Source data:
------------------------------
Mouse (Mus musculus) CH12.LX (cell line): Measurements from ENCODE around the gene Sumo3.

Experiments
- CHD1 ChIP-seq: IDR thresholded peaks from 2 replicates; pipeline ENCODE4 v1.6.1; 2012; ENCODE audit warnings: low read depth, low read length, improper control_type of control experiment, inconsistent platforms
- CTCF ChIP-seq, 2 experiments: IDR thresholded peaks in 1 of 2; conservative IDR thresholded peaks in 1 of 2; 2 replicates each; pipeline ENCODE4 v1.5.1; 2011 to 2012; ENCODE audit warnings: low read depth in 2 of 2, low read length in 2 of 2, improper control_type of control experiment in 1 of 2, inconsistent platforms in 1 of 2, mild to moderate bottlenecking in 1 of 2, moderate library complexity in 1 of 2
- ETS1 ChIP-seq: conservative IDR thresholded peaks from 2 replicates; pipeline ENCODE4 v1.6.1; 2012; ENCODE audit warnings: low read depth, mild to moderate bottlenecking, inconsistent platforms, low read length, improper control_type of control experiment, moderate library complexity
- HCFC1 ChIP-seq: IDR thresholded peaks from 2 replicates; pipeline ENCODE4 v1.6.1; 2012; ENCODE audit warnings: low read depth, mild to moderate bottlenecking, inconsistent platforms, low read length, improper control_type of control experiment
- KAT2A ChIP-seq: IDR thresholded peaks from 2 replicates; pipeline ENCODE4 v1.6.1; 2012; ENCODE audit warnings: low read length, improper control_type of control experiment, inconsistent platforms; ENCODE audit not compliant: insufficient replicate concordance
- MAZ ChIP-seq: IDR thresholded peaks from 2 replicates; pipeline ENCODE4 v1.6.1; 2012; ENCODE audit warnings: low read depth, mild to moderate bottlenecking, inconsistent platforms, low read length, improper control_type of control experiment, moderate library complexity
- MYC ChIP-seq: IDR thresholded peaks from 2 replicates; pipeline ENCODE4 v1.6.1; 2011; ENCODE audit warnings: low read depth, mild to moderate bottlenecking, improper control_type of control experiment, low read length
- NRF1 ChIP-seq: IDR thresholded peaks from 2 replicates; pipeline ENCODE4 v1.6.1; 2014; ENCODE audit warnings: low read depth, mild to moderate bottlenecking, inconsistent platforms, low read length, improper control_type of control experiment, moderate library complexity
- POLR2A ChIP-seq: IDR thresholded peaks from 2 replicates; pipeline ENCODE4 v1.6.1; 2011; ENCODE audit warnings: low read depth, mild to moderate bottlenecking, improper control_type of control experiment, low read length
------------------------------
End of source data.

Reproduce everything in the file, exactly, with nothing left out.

Mouse (Mus musculus) CH12.LX (cell line): Measurements from ENCODE around the gene Sumo3.

Experiments
- CHD1 ChIP-seq: IDR thresholded peaks from 2 replicates; pipeline ENCODE4 v1.6.1; 2012; ENCODE audit warnings: low read depth, low read length, improper control_type of control experiment, inconsistent platforms
- CTCF ChIP-seq, 2 experiments: IDR thresholded peaks in 1 of 2; conservative IDR thresholded peaks in 1 of 2; 2 replicates each; pipeline ENCODE4 v1.5.1; 2011 to 2012; ENCODE audit warnings: low read depth in 2 of 2, low read length in 2 of 2, improper control_type of control experiment in 1 of 2, inconsistent platforms in 1 of 2, mild to moderate bottlenecking in 1 of 2, moderate library complexity in 1 of 2
- ETS1 ChIP-seq: conservative IDR thresholded peaks from 2 replicates; pipeline ENCODE4 v1.6.1; 2012; ENCODE audit warnings: low read depth, mild to moderate bottlenecking, inconsistent platforms, low read length, improper control_type of control experiment, moderate library complexity
- HCFC1 ChIP-seq: IDR thresholded peaks from 2 replicates; pipeline ENCODE4 v1.6.1; 2012; ENCODE audit warnings: low read depth, mild to moderate bottlenecking, inconsistent platforms, low read length, improper control_type of control experiment
- KAT2A ChIP-seq: IDR thresholded peaks from 2 replicates; pipeline ENCODE4 v1.6.1; 2012; ENCODE audit warnings: low read length, improper control_type of control experiment, inconsistent platforms; ENCODE audit not compliant: insufficient replicate concordance
- MAZ ChIP-seq: IDR thresholded peaks from 2 replicates; pipeline ENCODE4 v1.6.1; 2012; ENCODE audit warnings: low read depth, mild to moderate bottlenecking, inconsistent platforms, low read length, improper control_type of control experiment, moderate library complexity
- MYC ChIP-seq: IDR thresholded peaks from 2 replicates; pipeline ENCODE4 v1.6.1; 2011; ENCODE audit warnings: low read depth, mild to moderate bottlenecking, improper control_type of control experiment, low read length
- NRF1 ChIP-seq: IDR thresholded peaks from 2 replicates; pipeline ENCODE4 v1.6.1; 2014; ENCODE audit warnings: low read depth, mild to moderate bottlenecking, inconsistent platforms, low read length, improper control_type of control experiment, moderate library complexity
- POLR2A ChIP-seq: IDR thresholded peaks from 2 replicates; pipeline ENCODE4 v1.6.1; 2011; ENCODE audit warnings: low read depth, mild to moderate bottlenecking, improper control_type of control experiment, low read length